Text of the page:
As KKC says, one of the reasons for cameras is that you should monitor how many people are arriving- you don’t wait until there is a party in full swing, and the neighbors have to phone you, you boot them out the instant it’s evident that they lied about their intentions.

Nor should you agree to any extra people coming over for any reason. The number of people should not exceed your max guest count and all need to be accounted for and paid for on the reservation. This should be your ongoing policy.

Now if you get some quiet older couple as guests who have been in residence for a few days and ask you if they could have another couple over for a few hours for cards and a drink, that’s the sort of thing you can play by ear. But never agree to any visitors when you are in the booking, or pre-arrival stage with guests.

Good luck- sorry this happened to you.


Soooo, you got a text from a police officer neighbour regarding a party at 10.30 pm, which you confirmed by your camera that this was happening and you didn’t head straight over there and with the possible assistance of your neighbour, close it down and clear the house?
You let this happen?
What did you expect Airbnb on the other end of the phone to do? Send the SWAT team?
After what you saw on your camera you are surprised at what you found?
I’m sorry that it happened to you, but there is no way I would have not been at the door of my STR to hunt these bastards out at 10.35 pm.
Why didn’t you go there?


I’m sorry this happened to you; I’ll defer to all those before me who have given good advice.

During a Pandemic

  1. How do you even allow a grouping of 9, 10 people?
  1. How are you able to host a subsequent AirBNB guest without, at least, 24 hour buffer day?

I’m with everyone else here. I would head over and handle it immediately.

I’m not sure what this means… We host guest’s 4 hours apart every single day.

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What that means is that it’s not a safe protocol.


How’s it not safe? We follow all of the extended cleaning guidelines and then some between each guest.

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Thank you for you advice. I have a little different take, but have learned.

I was two hours away.
The “guests” looked like possible gang members. Figured it was better to deal with the aftermath than risk bodily harm. I doubt my neighbor would have wanted to either. Plus I figured the police would put an end to it, but they didn’t, I’m not sure they even ever came.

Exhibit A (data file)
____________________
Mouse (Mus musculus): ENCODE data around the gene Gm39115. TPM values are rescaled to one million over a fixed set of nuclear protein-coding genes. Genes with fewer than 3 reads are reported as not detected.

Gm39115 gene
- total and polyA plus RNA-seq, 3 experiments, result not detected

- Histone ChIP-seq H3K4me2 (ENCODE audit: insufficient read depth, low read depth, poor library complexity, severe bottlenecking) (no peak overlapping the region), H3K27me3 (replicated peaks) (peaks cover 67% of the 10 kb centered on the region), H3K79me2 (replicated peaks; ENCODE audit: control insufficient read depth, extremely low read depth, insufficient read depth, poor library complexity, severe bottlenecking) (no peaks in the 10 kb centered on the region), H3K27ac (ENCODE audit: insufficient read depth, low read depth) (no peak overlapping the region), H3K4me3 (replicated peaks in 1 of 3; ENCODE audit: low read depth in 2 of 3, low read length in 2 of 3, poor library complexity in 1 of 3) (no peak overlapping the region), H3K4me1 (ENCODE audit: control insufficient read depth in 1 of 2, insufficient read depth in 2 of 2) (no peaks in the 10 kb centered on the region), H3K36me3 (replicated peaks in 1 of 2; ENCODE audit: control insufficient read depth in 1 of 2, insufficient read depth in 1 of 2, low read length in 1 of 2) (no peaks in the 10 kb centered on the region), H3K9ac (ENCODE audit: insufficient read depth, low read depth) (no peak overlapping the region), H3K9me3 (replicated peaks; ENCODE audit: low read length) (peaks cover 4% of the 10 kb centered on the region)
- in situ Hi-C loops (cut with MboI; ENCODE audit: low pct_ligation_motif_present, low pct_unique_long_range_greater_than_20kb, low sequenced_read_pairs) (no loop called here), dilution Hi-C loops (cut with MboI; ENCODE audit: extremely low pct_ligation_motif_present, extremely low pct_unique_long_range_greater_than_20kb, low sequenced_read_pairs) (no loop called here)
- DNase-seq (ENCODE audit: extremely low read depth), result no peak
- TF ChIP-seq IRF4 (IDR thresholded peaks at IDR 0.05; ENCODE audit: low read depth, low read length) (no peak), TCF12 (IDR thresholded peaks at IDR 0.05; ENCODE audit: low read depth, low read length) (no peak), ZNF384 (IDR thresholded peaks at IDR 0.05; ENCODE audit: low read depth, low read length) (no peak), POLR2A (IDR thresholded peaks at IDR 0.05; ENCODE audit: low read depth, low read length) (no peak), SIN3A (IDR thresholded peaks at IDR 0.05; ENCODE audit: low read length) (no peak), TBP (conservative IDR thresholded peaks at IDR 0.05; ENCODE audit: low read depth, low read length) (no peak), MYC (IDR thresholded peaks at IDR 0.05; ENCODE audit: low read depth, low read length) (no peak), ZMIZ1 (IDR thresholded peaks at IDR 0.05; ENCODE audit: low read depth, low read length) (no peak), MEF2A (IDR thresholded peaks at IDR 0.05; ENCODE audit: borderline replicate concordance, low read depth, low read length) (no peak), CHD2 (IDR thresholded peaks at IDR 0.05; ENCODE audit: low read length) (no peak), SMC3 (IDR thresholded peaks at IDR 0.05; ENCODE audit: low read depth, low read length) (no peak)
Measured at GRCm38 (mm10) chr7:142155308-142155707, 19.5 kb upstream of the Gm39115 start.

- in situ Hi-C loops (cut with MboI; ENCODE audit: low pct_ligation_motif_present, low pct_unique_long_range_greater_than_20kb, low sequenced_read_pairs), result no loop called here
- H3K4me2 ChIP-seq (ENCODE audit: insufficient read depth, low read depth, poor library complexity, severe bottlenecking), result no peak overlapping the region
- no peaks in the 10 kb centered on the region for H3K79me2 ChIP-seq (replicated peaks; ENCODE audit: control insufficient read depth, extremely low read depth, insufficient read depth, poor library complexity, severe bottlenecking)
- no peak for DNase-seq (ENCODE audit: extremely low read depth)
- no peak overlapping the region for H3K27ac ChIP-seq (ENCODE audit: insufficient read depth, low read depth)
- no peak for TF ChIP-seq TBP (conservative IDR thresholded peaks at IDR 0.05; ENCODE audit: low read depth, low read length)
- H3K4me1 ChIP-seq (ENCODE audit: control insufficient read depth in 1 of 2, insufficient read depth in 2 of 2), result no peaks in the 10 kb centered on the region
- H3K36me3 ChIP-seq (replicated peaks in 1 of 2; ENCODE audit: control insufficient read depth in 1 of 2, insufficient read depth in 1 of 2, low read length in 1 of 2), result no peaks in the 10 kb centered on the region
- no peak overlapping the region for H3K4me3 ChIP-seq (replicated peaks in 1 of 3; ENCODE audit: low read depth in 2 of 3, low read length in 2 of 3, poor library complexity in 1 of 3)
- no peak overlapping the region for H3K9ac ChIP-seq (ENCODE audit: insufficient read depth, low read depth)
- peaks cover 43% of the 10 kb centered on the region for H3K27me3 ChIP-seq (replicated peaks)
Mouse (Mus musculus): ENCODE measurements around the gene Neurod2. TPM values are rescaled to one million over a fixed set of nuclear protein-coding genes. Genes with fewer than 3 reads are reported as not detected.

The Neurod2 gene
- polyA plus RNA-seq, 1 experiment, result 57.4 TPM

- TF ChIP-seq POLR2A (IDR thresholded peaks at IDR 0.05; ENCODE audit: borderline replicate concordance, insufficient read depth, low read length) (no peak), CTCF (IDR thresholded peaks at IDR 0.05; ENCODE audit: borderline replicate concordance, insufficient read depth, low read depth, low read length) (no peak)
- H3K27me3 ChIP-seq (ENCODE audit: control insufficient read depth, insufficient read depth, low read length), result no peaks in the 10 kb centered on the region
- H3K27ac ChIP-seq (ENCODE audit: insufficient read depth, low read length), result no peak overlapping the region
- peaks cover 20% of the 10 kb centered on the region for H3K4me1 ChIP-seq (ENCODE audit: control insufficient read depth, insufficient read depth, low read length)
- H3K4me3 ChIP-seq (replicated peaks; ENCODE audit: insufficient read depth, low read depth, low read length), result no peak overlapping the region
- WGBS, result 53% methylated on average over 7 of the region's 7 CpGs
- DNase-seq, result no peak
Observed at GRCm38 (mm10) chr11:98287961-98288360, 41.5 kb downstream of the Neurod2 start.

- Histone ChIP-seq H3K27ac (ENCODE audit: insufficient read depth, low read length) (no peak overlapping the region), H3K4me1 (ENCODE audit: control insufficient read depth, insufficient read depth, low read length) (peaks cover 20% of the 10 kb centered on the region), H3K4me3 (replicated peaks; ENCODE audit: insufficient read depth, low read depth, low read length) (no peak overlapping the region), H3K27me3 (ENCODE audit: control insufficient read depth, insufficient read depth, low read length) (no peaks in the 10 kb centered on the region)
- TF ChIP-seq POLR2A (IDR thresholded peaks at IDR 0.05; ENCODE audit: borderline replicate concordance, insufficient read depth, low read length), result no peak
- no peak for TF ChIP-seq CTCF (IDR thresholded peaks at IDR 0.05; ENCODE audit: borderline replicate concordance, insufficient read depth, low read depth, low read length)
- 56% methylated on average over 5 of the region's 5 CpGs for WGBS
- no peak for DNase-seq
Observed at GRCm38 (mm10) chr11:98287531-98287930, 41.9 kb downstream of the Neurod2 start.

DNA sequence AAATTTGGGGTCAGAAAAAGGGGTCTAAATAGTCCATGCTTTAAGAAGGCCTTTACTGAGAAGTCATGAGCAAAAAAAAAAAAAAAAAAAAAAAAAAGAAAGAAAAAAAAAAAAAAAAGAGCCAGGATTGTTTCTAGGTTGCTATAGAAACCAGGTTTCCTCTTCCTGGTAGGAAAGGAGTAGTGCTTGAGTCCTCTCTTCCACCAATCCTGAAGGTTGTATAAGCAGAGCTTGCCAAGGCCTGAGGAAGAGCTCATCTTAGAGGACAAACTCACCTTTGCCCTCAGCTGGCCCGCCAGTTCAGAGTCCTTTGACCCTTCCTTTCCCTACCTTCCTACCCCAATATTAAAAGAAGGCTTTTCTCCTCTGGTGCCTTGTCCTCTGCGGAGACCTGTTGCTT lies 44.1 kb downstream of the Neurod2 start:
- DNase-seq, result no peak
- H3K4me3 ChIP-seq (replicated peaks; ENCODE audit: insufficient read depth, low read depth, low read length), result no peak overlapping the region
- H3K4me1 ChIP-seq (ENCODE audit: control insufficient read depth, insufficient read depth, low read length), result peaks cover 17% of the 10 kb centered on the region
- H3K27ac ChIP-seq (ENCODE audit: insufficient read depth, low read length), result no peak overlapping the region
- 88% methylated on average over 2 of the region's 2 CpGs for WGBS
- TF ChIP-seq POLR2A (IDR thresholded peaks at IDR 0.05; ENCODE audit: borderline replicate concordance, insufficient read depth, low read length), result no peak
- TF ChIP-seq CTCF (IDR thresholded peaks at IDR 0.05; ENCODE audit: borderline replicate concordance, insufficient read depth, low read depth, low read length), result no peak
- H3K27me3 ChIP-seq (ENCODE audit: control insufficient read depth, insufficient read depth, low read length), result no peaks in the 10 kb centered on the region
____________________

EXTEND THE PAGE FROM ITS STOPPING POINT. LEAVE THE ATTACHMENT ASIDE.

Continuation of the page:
I have allowed several, small gatherings at my house and never had an issue (until now:-(
I would rather know about a guests intentions before hand then after a booking.

I didn’t expect Airbnb to do anything short of giving me advice. Something like, “yes, call the police, they will help” Certainly they’ve had more experience with out of control parties than I have.

Anyway, I was requiring a minimum 2 night stay but now I’ve changed that to 3 nights. I figure party goers won’t want to pay for 3 nights. Plus I’ll be installing more cameras.

I’m surprised they didn’t disable the internet.

Airbnb support acted like this was the first time a guest threw a party.


All that makes sense. That would be a lot of people to confront. As for the cops, they rarely come. They were likely out trying to arrest someone for recording in public instead.

Clearing the air of all the aerosols takes more than 4 hours. I don’t even go in to clean the same day…but I’m not judging you. I’m just stating what I think are best practices. I could be wrong.


I follow the recommended minimum of 24 hour buffer between guests along with the enhanced cleaning protocol. At one point it was an AirBNB requirement, but as per the attached article, AirBNB seems to have obfuscated those requirements.

Hosts who participate in this program are required to maintain a 24-waiting period after a guest checks out before entering to clean a listing. A property may not be flipped and offered to a new guest with a reservation on the same day that the previous guest checked out. This is meant as a way to ensure any airborne particles have settled out of the air, although experts believe this happens within a few hours or much less.